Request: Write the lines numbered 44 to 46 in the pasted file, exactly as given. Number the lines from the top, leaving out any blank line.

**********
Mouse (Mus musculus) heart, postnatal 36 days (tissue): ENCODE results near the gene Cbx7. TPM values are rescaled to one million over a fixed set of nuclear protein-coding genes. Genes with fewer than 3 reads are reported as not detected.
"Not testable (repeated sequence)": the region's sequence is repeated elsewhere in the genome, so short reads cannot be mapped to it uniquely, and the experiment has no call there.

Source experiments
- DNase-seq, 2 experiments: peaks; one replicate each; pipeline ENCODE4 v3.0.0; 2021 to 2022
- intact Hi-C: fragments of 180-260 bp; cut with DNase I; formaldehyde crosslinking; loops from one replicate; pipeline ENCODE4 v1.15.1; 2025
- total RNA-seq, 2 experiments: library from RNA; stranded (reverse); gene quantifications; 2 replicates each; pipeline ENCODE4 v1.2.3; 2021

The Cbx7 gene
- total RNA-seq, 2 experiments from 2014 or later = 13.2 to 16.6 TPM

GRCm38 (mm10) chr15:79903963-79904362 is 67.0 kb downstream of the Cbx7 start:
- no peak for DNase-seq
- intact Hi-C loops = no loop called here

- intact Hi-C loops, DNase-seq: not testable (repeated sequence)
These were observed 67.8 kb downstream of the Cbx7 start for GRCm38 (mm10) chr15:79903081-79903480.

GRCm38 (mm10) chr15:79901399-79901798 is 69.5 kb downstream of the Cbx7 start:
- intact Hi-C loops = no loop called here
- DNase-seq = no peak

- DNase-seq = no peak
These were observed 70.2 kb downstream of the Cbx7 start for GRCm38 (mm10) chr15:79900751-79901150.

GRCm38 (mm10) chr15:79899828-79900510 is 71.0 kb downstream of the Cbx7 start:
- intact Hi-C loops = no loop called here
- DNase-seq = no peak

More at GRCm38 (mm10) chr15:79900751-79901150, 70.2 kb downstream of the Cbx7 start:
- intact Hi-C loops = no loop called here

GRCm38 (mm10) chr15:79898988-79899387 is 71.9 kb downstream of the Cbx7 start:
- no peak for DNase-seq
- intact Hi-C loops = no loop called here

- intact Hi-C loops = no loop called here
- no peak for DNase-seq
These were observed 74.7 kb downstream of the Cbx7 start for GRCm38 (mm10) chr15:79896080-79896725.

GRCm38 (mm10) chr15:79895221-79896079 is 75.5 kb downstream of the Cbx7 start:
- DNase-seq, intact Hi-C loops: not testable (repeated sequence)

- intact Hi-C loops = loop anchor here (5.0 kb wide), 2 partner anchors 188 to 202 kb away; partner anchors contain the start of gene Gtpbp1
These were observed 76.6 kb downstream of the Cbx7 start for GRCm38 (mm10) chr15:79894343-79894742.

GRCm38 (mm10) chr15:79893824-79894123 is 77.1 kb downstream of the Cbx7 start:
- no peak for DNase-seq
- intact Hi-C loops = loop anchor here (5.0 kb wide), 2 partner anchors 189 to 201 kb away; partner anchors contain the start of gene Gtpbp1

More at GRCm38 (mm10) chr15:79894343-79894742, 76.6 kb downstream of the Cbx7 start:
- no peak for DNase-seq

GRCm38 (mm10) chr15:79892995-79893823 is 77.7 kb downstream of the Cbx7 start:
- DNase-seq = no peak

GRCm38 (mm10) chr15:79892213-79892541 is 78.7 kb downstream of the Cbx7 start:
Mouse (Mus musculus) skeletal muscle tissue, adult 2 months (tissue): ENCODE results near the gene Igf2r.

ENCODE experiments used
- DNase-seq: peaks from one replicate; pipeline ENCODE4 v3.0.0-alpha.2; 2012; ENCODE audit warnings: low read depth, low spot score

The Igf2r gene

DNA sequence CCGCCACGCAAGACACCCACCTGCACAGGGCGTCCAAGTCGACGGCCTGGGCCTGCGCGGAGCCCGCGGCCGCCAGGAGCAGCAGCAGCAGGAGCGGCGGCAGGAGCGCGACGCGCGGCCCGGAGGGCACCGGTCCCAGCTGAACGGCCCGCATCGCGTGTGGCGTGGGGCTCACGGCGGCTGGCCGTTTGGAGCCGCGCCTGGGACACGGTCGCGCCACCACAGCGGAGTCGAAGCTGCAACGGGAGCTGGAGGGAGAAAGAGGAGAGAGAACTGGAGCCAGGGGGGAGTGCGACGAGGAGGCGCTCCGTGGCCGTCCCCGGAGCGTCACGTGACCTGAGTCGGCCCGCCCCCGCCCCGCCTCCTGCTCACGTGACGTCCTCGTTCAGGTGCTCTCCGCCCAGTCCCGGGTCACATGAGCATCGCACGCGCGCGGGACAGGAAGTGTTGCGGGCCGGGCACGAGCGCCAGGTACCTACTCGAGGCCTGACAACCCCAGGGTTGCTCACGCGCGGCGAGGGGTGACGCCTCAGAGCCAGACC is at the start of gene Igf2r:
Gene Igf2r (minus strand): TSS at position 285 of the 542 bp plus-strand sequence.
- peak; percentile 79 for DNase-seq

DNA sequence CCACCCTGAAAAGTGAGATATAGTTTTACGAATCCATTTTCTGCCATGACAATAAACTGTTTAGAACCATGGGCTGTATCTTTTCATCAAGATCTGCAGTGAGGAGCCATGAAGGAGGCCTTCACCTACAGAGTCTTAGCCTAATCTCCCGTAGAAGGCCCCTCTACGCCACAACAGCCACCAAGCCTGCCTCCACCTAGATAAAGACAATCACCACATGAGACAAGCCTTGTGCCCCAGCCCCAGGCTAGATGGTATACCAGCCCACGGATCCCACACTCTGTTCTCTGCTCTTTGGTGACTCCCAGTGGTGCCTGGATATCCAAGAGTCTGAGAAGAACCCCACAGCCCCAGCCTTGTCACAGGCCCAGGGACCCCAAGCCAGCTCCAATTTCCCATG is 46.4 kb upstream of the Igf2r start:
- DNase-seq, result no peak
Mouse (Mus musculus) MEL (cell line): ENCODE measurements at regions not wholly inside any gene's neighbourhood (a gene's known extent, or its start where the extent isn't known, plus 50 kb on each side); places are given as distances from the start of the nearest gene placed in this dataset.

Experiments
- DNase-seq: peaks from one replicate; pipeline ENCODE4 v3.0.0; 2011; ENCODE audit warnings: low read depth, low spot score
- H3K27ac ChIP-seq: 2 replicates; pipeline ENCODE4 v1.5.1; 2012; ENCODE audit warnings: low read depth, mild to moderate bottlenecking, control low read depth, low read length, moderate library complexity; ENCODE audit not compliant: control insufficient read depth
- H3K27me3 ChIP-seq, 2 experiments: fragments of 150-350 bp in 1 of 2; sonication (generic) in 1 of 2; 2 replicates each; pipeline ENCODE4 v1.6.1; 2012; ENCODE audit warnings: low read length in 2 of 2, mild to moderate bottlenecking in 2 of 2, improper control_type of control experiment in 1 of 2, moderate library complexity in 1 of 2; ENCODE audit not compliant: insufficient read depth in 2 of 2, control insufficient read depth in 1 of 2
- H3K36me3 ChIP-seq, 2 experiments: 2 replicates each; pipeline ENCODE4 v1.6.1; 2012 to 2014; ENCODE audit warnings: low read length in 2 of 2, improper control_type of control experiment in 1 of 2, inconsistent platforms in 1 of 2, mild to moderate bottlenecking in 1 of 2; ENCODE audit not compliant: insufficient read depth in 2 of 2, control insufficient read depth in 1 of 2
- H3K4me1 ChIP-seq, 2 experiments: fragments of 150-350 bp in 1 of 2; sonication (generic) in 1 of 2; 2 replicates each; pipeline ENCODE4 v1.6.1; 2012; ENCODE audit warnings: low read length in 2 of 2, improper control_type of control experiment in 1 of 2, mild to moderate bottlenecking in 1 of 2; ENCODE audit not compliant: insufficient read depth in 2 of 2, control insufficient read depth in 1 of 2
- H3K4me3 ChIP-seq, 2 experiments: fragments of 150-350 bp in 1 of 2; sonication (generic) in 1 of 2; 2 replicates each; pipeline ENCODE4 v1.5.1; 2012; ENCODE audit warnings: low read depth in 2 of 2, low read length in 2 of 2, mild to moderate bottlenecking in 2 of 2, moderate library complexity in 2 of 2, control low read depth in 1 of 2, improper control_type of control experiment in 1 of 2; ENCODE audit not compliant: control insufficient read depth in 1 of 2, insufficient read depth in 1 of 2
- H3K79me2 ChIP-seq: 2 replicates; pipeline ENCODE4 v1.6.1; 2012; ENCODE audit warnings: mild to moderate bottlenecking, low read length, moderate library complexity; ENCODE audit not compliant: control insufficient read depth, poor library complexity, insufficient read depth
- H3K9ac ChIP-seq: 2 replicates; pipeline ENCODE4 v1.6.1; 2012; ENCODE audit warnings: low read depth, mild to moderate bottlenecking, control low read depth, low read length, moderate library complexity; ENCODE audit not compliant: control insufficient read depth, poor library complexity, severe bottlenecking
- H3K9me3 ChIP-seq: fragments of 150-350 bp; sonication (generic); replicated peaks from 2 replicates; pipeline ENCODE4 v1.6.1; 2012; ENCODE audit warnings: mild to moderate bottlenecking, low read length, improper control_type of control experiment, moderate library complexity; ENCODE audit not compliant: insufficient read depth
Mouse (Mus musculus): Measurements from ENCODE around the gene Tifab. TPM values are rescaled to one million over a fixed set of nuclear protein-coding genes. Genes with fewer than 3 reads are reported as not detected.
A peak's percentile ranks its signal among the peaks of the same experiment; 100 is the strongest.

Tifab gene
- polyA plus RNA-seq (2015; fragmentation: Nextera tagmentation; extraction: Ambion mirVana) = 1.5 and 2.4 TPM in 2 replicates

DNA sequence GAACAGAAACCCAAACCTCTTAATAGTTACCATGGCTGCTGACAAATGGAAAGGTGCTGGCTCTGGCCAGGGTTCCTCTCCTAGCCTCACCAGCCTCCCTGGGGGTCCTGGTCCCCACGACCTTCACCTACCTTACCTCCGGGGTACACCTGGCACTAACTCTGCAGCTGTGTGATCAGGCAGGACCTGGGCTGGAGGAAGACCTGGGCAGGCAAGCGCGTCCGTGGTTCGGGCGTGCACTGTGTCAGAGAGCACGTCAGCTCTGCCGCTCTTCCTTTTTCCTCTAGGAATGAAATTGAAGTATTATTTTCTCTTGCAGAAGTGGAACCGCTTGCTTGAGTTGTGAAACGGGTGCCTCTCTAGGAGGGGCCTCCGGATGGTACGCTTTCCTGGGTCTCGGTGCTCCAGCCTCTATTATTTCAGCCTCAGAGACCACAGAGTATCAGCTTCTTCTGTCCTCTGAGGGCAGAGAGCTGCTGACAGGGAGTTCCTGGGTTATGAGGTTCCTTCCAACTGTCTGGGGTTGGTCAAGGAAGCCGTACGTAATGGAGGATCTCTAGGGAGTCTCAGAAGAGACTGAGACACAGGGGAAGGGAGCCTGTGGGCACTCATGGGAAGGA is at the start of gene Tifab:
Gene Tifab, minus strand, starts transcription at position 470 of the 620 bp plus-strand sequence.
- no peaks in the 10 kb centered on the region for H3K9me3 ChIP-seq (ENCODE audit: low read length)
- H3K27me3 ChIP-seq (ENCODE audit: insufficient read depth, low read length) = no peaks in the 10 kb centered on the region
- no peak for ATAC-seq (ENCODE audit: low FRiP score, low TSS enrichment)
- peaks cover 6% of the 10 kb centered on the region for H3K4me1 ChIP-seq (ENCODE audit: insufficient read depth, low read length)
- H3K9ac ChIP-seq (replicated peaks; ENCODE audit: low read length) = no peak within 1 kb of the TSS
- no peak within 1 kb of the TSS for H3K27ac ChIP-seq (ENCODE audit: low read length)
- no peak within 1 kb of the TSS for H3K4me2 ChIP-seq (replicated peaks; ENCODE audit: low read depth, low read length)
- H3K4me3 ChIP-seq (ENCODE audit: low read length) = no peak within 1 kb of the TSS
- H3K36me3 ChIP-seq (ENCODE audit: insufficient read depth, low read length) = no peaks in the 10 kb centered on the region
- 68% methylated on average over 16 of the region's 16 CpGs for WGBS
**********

- DNase-seq: peaks from one replicate; pipeline ENCODE4 v3.0.0-alpha.2; 2012; ENCODE audit warnings: low read depth, low spot score

The Igf2r gene

DNA sequence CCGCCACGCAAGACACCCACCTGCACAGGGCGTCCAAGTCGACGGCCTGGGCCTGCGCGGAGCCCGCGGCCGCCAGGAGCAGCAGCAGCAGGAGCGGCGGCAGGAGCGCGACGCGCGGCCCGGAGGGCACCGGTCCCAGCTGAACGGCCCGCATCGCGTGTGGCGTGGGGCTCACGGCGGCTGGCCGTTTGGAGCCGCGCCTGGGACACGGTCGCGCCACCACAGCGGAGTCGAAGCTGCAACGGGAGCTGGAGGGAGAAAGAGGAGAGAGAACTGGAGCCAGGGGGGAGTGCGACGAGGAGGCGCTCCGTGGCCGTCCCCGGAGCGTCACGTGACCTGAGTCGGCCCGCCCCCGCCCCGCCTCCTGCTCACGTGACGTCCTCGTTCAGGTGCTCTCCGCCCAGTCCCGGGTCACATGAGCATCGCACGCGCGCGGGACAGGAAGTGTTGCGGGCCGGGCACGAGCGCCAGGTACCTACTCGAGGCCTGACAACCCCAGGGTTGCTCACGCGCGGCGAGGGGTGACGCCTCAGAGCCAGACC is at the start of gene Igf2r: